How Heat Pumps Cool
To cool your home, heat pumps transfer heat from the air inside the home to the outside of your home. To perform this function, a heat pump works like a central air conditioning system. It has three main components: a compressor, a condenser, and an evaporator coil. These parts are responsible for converting the working chemical known as a refrigerant (R410A) from a gas to a liquid and then back again. The indoor unit, which contains the evaporator coil, removes undesired indoor warmth and humidity from the air. The outdoor unit, which contains the condenser and compressor, releases the heat that the indoor unit captured.
The cycle of cooling begins when the refrigerant arrives at the compressor as a cool, low-pressure gas. The compressor then squeezes the refrigerant and packs the molecules of the refrigerant closer together, causing them to increase in temperature. The refrigerant leaves the compressor as hot, high-pressure gas and flows into the condenser. In the condensing coil, the refrigerant releases its heat. A fan draws outdoor air in through louvers surrounding the outdoor cabinet and blows air across the hot coil. As the air blows across the coil, it transfers the heat to the outside air. Additionally, cooling the refrigerant inside the coil.
Once the refrigerant leaves the condenser coil, its temperature is much cooler. Also, it has changed from a gas to a liquid. The refrigerant then flows indoors through the tubing and passes through a small opening in the expansion valve. In this valve, the refrigerant expands and the liquid’s pressure drops, and it becomes a low-temperature, low-pressure liquid that flows into the evaporator coil. Once here, it evaporates and absorbs heat from the return air, which blows over the indoor coil due to a fan. At the same time, moisture in the air is removed as it condenses on the indoor coil. Humidity removed from the air, as it makes contact with the indoor coil, then collects in a pan at the bottom of the coil and finally flows to a drain or pumps to a drainage receptacle. Your home is comfortable even when there are sweltering temperatures outside!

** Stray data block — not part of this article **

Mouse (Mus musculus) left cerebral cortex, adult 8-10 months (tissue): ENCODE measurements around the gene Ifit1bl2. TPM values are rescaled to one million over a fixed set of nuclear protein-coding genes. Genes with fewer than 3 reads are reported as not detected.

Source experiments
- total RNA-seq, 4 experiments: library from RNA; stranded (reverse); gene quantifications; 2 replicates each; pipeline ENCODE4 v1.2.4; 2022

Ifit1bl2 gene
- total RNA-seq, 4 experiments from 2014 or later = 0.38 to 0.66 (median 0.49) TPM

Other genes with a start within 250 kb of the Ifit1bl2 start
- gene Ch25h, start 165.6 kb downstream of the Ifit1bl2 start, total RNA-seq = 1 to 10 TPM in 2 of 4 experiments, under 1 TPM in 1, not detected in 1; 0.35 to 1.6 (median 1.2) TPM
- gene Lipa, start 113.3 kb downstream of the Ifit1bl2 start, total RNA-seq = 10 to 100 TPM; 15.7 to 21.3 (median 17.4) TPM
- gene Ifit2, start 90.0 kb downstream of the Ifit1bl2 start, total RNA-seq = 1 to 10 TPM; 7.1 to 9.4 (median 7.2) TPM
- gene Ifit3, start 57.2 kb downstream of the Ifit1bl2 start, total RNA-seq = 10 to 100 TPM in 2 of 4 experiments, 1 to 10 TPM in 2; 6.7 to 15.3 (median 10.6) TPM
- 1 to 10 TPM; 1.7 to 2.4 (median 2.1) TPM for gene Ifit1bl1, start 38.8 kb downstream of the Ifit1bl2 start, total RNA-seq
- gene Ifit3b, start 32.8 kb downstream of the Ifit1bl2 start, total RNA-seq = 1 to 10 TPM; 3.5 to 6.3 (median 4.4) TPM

How Heat Pumps Heat
When an air-source heat pump is heating your home, the cooling cycle is reversed. In the outdoor unit, the heat pump evaporates a low-temperature refrigerant. As the liquid evaporates, it absorbs heat from the outside air. A heat pump can do this because heat exists in all air even down to absolute zero (-460 F or -273 c). Even cold winter air contains heat.
After the gas is compressed in the outdoor unit’s compressor, it passes into the indoor coil and condenses; this releases heat to the inside of the house. The pressure changes caused by the compressor and the expansion valve then allow the gas to evaporate at a low temperature outside and condense at a higher temperature indoors. All this work lets you come home to a warm, comfy house, even where it’s crisp and cold outdoors.
For more information on heat pumps, click here to visit Trane’s website.
“We have a heat pump. There was a sour odor coming from the vents when the heat would come on. We called O’Brien’s and they sent Chris H. as our service technician. He resolved the problem immediately by cleaning our system. He then went outside and checked everything there and then cleaned the outdoor unit completely including the concrete slab that it sits on. I’ve never had a technician so absolutely conscientious about being careful, clean, and thorough. I will recommend O’Brien’s and Chris any day of the week. I have called and asked that Chris be our regular technician in the future.” -Kurt M. (Rocky Point 28457)